Patient sera (in duplicates) were serially diluted in a 96 micro-well plate in GVB++ to give a final dilutions of 1/320. To each serum dilution, 25 μl of 5% sensitized E was added followed by incubation at 37°C for 60 min. To stop the reaction, 100 μl of GVBE was added to all wells. Control wells included spontaneous lysis of opsonized E without serum and 100% lysis well in which complete lysis was achieved by adding 1% triton X. The plate was centrifuged at 3,000 rpm in a plate centrifuge (Marathon 3000R, Fisher Scientific, MA) at 4°C for 5 min to pellet un-lysed cells. 100 μl of supernatant was then transferred to a flat-bottomed plate and the absorbance readings of released hemoglobin read at 415 nm (Vmax Kinetic micro plate reader, Molecular Devices, USA). The degree of lysis (y) was determined from the formula: y = (sample OD – spontaneous lysis control OD)/(OD of 100% lysis – spontaneous lysis control OD). A standard curve was generated from the serial dilutions of each sample and used to determine the serum titer that causes 50% haemolysis of sensitized sheep E.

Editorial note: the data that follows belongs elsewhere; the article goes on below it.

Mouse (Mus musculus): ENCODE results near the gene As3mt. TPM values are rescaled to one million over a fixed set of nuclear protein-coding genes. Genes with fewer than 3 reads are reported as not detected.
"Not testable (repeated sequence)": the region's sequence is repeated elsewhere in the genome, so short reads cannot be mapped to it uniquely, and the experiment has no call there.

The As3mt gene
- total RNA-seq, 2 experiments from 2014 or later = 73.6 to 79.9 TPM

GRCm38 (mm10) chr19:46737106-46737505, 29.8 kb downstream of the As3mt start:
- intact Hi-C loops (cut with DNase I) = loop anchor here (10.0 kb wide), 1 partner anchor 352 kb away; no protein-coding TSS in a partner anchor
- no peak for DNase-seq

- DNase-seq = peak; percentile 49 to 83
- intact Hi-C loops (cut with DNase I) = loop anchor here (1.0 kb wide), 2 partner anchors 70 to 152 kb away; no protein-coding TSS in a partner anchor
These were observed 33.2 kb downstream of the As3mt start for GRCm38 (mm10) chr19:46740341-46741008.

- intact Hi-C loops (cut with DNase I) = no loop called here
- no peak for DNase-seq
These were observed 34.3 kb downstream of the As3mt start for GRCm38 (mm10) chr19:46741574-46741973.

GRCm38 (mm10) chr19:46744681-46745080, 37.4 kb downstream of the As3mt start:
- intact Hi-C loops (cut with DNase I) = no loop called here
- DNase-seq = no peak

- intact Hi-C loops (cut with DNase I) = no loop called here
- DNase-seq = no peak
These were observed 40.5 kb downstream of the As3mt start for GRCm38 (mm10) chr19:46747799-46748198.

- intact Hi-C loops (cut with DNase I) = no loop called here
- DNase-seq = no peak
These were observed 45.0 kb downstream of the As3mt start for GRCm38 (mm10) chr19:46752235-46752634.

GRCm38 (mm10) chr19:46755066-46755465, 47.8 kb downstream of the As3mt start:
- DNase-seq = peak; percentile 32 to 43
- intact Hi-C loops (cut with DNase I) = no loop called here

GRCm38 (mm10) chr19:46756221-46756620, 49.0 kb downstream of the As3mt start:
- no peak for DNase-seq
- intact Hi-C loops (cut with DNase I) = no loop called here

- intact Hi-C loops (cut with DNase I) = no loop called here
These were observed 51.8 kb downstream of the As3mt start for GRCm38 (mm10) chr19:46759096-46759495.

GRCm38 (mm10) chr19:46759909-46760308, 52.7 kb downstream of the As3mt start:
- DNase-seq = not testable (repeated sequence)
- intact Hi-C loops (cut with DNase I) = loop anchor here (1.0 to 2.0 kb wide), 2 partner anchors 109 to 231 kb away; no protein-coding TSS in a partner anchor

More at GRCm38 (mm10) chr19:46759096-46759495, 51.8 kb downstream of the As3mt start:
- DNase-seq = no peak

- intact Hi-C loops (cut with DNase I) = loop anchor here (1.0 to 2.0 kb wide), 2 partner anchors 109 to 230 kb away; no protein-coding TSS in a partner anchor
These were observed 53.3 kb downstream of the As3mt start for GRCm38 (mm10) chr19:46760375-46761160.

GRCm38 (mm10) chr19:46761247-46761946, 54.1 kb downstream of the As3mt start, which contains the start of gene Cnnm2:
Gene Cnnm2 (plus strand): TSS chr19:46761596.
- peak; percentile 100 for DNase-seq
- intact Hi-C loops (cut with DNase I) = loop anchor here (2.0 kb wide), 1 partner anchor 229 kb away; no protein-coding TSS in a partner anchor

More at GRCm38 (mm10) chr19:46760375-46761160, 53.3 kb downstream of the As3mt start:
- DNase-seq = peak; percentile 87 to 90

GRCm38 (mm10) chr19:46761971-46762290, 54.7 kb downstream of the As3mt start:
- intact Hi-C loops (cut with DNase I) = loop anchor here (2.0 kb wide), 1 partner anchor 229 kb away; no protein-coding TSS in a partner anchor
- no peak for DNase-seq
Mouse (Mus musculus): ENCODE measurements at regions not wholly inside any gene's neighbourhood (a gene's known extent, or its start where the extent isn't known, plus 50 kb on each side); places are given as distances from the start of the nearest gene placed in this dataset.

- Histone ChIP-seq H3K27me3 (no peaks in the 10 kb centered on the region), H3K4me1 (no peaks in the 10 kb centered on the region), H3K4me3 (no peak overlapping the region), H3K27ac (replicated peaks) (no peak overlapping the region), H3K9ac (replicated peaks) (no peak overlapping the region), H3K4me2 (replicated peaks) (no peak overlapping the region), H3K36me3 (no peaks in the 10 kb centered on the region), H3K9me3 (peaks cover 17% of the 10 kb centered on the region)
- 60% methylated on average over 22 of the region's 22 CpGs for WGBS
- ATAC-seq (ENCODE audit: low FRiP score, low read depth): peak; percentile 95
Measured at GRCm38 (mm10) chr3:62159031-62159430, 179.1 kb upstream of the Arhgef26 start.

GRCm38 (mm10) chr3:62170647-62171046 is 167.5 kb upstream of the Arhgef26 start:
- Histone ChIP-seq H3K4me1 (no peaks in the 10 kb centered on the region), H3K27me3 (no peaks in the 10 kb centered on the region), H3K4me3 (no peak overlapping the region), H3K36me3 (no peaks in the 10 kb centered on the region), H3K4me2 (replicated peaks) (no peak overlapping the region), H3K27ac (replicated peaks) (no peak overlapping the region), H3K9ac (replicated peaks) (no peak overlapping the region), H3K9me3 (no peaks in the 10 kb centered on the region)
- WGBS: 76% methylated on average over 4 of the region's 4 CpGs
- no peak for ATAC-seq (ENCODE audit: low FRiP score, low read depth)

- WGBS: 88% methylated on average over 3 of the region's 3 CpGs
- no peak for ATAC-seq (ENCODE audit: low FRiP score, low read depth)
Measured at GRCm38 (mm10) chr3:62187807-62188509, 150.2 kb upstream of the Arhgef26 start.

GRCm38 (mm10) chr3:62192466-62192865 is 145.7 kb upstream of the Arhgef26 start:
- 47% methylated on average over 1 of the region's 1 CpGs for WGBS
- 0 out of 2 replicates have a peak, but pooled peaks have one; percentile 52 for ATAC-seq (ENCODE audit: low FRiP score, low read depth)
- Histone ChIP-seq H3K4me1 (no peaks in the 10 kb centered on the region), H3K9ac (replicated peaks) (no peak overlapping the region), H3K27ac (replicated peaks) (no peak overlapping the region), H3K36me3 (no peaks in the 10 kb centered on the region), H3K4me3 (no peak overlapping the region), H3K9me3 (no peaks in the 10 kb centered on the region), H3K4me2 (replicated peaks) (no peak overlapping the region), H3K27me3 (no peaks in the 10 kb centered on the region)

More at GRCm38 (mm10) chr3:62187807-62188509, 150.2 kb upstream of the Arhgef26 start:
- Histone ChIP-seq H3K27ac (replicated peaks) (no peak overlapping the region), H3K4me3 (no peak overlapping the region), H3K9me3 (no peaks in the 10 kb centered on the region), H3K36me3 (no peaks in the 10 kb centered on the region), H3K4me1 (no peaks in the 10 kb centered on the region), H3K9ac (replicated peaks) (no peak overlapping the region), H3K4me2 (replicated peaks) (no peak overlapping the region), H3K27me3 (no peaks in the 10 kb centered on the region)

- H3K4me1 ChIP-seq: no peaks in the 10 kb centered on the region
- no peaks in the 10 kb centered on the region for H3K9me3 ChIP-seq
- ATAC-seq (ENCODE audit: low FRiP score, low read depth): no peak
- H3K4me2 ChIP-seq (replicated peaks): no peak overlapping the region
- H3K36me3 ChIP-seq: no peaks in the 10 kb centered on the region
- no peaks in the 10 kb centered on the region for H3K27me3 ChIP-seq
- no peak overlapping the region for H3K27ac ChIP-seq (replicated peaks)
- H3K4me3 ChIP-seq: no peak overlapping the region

Determination of functional complement activity in the pathways

The functional C activity in each pathway was evaluated using ELISA kits (Wieslab, Euro-Diagnostica, Malmo, Sweden), that are supplied pre-coated with specific activators for the CP, MBL and AP. Serum samples were diluted into buffers containing specific blockers to ensure that only the respective pathway was activated. For CP and MBL, samples were diluted at 1:100, and 1:18 for the AP. For quality control of the assay and for calculation of the functional activities, positive and negative controls with known activities were used as recommended by the kit manufacturer. Briefly, 100 μL of each diluted sample and control were added in duplicate to the wells of the respective pathway-specific plates and incubated for 70 min at 37°C. Wells were then aspirated and washed thrice with wash buffer. Then 100 μL of conjugate containing alkaline phosphatase-labeled antibodies to C5b-9 was added to each well and incubated for 30 min at 25°C. Wells were again washed thrice and 100 μL of substrate [(3,3',5,5' tetramethylbenzidine (TMB)] added and the samples were incubated for 30 min at 25°C to allow for color development. Absorbance was then immediately read at 405 nm. Functional activity for the respective pathways was then calculated using the OD values of the positive and negative controls.